And Finally Brands & Merch Business News Digital

LimeWire founder “NOT THRILLED” about brand’s revival as an NFT marketplace

By | Published on Thursday 17 March 2022


The return of LimeWire made headlines last week, but not everyone is excited to see the old file-sharing brand back in the, er, limelight. Not least original LimeWire founder Mark Gorton, who is “NOT THRILLED” about the prospect of the brand he built around the file-sharing network he shut down over a decade ago being revived as an NFT marketplace.

It apparently took Julian and Paul Zehetmayr – the two entrepreneurs behind the new NFT business – a year to secure all the necessary rights in order to be able to go public with a new product called LimeWire. But one person not consulted about that new venture during that year was Gorton.

He tells Torrentfreak: “I was not approached about this NFT project, and I didn’t hear about it until the public announcement. I am NOT THRILLED about an unrelated group of people using the LimeWire name. Using the LimeWire name in this way creates confusion and falsely uses that brand that we created for purposes for which it was never intended”.

Former LimeWire developer Zlatin Balevsky adds: “I think it’s a bit risky to say that LimeWire ‘is back’, the NFT project has got nothing to do with the original”.

Of course, you could say that the decision of the Zehetmayrs to go out of their way to acquire the LimeWire brand for their NFT start-up is slightly odd, given that – while it’s a high profile digital music brand of old – it is best known for its time as the music industry’s enemy number one.

Perhaps aware of that, when announcing their LimeWire NFT marketplace last week, the Zehetmayrs were keen to talk up the music industry figures they have on their advisory board, while insisting that their new business will be working with artists to help them capitalise on the NFT boom.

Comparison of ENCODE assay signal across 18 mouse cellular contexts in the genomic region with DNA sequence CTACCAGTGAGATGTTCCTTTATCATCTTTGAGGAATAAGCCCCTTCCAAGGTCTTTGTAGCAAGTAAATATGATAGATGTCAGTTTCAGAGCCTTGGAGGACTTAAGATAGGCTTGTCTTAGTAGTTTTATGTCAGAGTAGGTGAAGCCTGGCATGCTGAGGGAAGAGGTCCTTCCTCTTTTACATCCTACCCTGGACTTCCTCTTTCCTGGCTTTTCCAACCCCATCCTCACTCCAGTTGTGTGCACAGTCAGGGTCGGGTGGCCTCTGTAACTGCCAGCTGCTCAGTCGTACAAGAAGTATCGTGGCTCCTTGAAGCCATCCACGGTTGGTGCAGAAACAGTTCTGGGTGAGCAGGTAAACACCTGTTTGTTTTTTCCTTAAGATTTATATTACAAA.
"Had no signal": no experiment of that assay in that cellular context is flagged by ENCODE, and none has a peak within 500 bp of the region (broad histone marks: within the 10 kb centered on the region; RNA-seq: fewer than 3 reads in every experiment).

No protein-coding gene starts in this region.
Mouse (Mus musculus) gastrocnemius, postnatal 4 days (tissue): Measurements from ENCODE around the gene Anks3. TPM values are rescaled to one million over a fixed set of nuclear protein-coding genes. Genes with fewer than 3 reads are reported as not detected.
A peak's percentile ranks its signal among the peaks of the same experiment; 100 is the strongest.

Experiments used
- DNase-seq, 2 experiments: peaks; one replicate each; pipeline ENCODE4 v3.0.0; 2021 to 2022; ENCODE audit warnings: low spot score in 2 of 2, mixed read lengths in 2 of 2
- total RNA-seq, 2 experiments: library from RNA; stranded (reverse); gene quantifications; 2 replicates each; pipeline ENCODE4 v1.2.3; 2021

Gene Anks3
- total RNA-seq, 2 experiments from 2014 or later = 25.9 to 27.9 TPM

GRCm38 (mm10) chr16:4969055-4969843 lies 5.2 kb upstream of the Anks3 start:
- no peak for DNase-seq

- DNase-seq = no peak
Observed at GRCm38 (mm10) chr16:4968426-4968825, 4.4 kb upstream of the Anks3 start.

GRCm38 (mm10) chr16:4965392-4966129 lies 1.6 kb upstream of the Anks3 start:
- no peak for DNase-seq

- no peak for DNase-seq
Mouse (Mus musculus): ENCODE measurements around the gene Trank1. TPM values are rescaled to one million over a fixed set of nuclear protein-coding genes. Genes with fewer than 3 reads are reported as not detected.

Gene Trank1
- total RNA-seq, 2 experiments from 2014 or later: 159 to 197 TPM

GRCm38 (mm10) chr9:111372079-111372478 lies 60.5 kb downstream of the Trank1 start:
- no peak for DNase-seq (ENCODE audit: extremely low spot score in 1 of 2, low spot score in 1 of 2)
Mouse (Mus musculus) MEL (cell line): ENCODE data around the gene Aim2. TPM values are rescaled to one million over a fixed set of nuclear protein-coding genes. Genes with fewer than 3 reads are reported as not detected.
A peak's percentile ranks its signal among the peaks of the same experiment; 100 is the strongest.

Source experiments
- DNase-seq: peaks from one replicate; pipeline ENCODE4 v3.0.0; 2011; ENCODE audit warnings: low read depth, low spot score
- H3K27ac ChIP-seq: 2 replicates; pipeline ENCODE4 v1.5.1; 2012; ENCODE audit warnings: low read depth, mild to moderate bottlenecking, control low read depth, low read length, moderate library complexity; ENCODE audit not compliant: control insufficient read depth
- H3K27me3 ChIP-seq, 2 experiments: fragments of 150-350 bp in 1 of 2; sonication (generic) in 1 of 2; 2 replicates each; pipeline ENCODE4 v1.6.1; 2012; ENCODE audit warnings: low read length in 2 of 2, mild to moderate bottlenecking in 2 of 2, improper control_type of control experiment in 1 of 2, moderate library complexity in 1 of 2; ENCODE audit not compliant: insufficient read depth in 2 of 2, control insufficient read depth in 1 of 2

But attempts to build a legitimate business under the LimeWire name have a rocky past. When the original LimeWire company attempted to do just that – and despite having an apparently compelling product – the legit LimeWire service never got off the ground, because by that point the major record labels had already resolved to sue it out of business.

Nothing suggests just yet that the majors will have any reason to want to sue the new LimeWire (there are plenty of other NFT platforms more obviously drawing the attention of lawyers), but if you want to breed goodwill, maybe using a name with such a controversial history isn’t the best way to get established in the music community.

I guess the industry did embrace the legit music service that bought itself the Napster brand. Though, it has to be said, using the legendary Napster name on a download and then streaming service didn’t exactly help that company dominate in the legit digital music market.

Now, securing the LimeWire name did get this new NFT marketplace lots of press coverage last week, and much more so than the other music-centric NFT start-ups already operating. But whether that translates into long-term interest – from industry or fans – remains to be seen.

The launch of the new LimeWire is discussed further in this week’s edition of our Setlist podcast.